This is not an abstract problem, but a real life, dangerous perception that people with disabilities have to deal with all the time. They are constantly judged, not for what they can do but for what they can’t, not as a gestalt of their goals and fears and strengths and flaws and actions and thoughts and personality, but simply for the sum of their parts. People in wheelchairs are talked to like they are children, even if they are mentally average or above average. Family members try to avoid diagnosing or even discussing a condition because they let fear of the stigma of disability outweigh the need to cope with and overcome it. It is called ableism, and it compounds the difficulties of the lives of people with disabilities every day.

So Dr. Connors, as he is portrayed, comes across as a self-hating ableist. This stretches plausibility a bit, but it’s a potentially interesting characterization, and it lends some coherence to his actions. All along, he was someone who judges human beings and their worth based on their physical ability. Naturally, when exposed to a serum that made him feel physically superior to humanity, he decides the whole human race must partake of it, with no acknowledgement of the rights they have to make decisions about their own bodies. A dehumanizing view of people with disabilities lead to a dehumanizing view of all non-lizard people. However, I don’t think that’s the point we are supposed to get. I think this for two reasons. One is that this movie is not subtle about good guy/bad guy lighting or cuing the villains with scary chords. Dr. Connors is always given good guy music and good guy lighting, until he becomes the Lizard. The second is that nobody ever dissects or challenges his view of disability. They just nod sagely and compassionately.  We aren’t supposed to think there’s something wrong with his attitude towards disability.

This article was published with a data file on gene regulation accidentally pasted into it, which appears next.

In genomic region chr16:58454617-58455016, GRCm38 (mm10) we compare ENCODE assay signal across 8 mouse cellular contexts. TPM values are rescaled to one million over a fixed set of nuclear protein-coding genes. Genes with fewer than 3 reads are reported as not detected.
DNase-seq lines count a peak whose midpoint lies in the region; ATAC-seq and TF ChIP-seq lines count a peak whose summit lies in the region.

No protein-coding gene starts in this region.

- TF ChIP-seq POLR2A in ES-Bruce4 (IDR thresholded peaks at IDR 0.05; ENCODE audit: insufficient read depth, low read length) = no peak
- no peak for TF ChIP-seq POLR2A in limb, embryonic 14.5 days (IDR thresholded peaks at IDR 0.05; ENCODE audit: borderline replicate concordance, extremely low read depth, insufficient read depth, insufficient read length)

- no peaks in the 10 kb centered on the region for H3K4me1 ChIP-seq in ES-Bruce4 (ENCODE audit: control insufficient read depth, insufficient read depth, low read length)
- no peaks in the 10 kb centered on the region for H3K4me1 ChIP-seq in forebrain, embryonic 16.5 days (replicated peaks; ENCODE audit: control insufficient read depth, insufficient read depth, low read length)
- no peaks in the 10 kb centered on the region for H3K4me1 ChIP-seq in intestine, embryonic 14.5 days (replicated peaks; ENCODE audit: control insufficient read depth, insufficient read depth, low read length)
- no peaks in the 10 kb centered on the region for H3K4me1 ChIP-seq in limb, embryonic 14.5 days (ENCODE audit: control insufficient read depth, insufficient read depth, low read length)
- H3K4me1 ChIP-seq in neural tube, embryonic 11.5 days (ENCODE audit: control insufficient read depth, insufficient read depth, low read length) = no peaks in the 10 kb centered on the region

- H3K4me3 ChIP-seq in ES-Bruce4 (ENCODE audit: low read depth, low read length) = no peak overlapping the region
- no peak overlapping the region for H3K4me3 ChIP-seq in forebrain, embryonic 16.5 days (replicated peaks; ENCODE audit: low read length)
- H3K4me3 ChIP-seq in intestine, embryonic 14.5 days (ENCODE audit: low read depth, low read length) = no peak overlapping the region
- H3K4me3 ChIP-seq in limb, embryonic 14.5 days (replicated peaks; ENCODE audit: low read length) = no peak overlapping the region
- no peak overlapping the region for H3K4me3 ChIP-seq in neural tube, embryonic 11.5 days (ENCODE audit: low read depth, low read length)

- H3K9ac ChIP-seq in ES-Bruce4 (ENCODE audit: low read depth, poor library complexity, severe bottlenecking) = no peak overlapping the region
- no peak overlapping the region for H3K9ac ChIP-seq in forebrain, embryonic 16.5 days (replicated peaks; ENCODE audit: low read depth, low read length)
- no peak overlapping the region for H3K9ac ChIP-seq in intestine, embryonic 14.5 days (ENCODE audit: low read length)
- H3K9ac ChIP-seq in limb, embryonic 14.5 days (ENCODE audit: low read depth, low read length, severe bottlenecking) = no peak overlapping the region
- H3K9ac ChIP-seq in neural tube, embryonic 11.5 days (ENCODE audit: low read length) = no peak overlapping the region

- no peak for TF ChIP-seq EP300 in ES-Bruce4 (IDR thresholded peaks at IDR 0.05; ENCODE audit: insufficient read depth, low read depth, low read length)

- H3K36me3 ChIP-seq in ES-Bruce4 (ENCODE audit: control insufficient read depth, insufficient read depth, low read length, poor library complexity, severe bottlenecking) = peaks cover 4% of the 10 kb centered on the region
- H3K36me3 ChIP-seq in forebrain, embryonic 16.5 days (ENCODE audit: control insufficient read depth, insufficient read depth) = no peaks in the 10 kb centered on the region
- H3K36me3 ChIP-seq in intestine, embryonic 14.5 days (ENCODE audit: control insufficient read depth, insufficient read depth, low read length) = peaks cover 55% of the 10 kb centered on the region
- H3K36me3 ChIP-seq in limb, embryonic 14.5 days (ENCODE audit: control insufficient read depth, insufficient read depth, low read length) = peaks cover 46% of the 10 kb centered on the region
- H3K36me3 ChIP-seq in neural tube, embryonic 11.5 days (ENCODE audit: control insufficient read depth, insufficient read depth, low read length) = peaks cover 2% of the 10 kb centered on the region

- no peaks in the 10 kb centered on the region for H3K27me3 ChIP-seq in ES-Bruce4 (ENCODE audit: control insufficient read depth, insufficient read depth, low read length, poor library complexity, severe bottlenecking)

So we are back to the same old problem. He’s portrayed as a nice guy who suddenly turns evil for no reason, and there’s an added problem of his holding deeply prejudiced views that are never challenged in-story. This leads into another strange thing I noticed about his portrayal. Pre-transformation, two things are missing; scenes where he doesn’t talk about his disability, and scenes where his disability is shown to impact his life in any negative way. The first is a problem because we never learn about anything beyond “disabled scientist”, the second is a problem because we never learn anything about what his disability is like for him. We can safely assume that it impacts his life, but we never understand how his life with his disability is uniquely his. I assure you, we can’t pretend to begin to know what his life is like just from knowing what his condition is. My Dad’s experience with juvenile rheumatoid arthritis was not like that of the teacher I worked with or my classmate in ASL class. My ex-boyfriend’s deafness was not like my favorite teacher’s Deafness. Tommie’s autism is fairly classic autism, and it’s still not like the autism of any other kid I have worked with. So how am I supposed to understand why Dr. Connors is so preoccupied with his disability if I never see who accepts him and who rejects him, how he copes and in which areas of his life he fails to cope?